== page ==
Archive for December, 2010
They call it a modern-day “tent of Abraham,” a group of four cost-free restaurants—three in Brooklyn and one in Queens, New York—where indigent Jews in need of kosher meals can sit at small, cloth-covered tables and be served by waiters five nights a week.
According to new data from Statistics Canada, teens are the happiest people in Canada. And they’re getting happier.
In fact, 96 per cent of Canadians aged 12 to 19 reported they were highly satisfied with life in 2009. That’s compared to 94 per cent of teens who reported either being satisfied or very satisfied with their lives in 2008. Each year the Canadian Community Health Survey asks Canadians to rank their life satisfaction, and the data shows that teens are getting more satisfied every year.
Forty wealthy families and individuals have joined Microsoft Corp. co-founder Bill Gates and billionaire investor Warren Buffett in a pledge to give at least half their wealth to charity.
Six weeks after launching a campaign to get other billionaires to donate most of their fortunes, the chairman and CEO of Berkshire Hathaway Inc. released the first list Wednesday of people who have signed what he and Gates call the “giving pledge.”
A group of rich Germans has launched a petition calling for the government to make wealthy people pay higher taxes.
The group say they have more money than they need, and the extra revenue could fund economic and social programmes to aid Germany’s economic recovery.
Billionaire Warren Buffett: “I Should Be Paying A Lot More In Taxes”
“I think that people at the high end, people like myself, should be paying a lot more in taxes. We have it better than we’ve ever had it,” he told ABC’s Christiane Amanpour in a clip played on “This Week” on Sunday.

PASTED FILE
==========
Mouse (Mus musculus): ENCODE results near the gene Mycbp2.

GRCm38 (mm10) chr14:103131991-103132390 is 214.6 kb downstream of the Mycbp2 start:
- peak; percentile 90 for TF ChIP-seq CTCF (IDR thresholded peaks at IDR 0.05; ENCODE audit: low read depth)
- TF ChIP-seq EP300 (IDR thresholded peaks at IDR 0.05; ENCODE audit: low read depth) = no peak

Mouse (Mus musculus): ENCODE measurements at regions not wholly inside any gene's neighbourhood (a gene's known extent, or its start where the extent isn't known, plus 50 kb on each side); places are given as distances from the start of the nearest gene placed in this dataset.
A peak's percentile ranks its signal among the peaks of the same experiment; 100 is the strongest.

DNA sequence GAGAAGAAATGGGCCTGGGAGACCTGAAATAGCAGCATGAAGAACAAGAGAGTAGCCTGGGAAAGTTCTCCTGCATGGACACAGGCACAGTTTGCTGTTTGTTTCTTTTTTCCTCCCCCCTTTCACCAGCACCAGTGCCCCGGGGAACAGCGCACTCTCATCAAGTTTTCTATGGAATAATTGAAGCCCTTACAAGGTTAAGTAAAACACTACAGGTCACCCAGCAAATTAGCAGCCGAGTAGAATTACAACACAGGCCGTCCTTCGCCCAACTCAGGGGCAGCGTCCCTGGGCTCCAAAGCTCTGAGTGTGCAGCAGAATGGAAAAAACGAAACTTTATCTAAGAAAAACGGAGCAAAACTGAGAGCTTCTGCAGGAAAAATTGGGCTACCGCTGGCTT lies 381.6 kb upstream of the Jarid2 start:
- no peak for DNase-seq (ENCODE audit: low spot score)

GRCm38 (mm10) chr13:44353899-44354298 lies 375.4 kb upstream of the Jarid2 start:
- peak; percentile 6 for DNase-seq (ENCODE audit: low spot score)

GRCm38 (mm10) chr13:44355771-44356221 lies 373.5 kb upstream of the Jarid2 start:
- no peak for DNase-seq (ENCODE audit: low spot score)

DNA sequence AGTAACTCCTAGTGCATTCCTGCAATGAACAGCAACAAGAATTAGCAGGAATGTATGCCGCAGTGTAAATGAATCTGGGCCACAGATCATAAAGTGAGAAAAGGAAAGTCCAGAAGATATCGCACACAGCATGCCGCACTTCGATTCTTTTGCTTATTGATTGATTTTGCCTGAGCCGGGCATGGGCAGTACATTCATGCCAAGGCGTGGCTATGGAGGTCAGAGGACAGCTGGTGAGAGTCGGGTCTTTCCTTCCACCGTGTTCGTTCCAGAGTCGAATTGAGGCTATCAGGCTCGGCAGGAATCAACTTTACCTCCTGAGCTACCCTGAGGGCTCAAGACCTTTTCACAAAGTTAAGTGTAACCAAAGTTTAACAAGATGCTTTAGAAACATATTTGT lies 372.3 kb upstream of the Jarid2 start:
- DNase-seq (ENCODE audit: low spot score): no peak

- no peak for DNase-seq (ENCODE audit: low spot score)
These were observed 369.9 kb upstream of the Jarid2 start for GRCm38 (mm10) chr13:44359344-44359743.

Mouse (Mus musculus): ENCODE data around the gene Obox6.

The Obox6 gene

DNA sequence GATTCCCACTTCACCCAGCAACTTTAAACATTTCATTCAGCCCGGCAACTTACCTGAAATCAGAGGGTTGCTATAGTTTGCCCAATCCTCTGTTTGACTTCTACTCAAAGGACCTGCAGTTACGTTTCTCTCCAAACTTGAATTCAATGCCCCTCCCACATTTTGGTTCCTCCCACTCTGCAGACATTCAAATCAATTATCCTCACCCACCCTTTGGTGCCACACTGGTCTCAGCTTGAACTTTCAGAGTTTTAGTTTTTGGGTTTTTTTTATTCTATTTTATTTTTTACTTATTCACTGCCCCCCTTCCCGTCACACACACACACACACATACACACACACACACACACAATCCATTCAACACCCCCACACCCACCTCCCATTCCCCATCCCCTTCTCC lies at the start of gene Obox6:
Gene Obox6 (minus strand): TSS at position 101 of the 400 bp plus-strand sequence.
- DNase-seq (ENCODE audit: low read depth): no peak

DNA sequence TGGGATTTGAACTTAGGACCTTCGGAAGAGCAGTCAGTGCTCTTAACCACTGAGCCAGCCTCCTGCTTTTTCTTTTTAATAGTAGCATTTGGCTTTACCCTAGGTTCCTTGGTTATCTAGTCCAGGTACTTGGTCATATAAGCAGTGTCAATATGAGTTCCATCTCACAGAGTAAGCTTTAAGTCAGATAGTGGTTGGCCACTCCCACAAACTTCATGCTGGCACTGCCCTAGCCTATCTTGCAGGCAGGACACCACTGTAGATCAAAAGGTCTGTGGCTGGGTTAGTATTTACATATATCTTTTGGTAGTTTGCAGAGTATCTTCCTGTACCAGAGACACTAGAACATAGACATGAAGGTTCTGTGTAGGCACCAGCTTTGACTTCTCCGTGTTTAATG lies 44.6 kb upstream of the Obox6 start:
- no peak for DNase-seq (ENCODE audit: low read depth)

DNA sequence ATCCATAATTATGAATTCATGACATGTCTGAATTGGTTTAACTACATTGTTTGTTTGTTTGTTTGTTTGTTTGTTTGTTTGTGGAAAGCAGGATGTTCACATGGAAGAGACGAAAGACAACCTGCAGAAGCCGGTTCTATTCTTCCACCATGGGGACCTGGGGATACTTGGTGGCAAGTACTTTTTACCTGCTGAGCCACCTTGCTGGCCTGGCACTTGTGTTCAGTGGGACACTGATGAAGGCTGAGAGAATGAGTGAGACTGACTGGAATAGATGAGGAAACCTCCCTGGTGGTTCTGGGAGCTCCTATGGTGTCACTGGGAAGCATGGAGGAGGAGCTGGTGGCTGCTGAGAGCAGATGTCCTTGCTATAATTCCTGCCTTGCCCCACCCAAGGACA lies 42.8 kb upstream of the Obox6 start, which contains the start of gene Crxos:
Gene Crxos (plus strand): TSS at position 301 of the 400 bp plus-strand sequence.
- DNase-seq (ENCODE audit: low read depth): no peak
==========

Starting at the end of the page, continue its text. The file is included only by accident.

When Amanpour pointed to critics’ claims that the very wealthy need tax cuts to spur business and capitalism, Buffett replied, “The rich are always going to say that, you know, ‘Just give us more money, and we’ll go out and spend more, and then it will all trickle down to the rest of you.’ But that has not worked the last 10 years, and I hope the American public is catching on.”
There may be a lot more for you to learn about the healthful art of laughing and smiling.
It is known that laughing produces rapid rhythmical contractions of the diaphragm. These rhythmical contractions have a healthful effect on the abdominal organs, stimulating their functions and activating the digestive secretions, especially those of the liver. They also modify the rhythm of breathing, stimulate the pulmonary function and the activity of the heart and thereby produce a better oxidization. The popular proverb which says that “laughing makes good blood” is therefore scientifically accurate.
“I’ve always felt health care is a human right,” said Dr. Lars Osterberg, co-medical director of the Arbor Free Clinic, a Sunday-only center run entirely by Stanford medical students and faculty. “In this country, we don’t have that right, so when I was in med school, I vowed to do something to provide it – at least for a few patients.”